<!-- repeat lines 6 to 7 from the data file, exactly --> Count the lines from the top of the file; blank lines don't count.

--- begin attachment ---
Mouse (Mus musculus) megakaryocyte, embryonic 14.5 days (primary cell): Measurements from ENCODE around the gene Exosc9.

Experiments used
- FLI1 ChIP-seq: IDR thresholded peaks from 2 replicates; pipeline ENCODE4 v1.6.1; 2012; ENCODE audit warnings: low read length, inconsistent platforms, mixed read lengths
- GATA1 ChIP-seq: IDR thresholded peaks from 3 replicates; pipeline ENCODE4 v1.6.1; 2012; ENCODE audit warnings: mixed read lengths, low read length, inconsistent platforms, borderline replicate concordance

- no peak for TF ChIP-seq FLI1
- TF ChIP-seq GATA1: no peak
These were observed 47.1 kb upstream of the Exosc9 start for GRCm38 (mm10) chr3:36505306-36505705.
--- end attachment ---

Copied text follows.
- TF ChIP-seq GATA1: no peak
These were observed 47.1 kb upstream of the Exosc9 start for GRCm38 (mm10) chr3:36505306-36505705.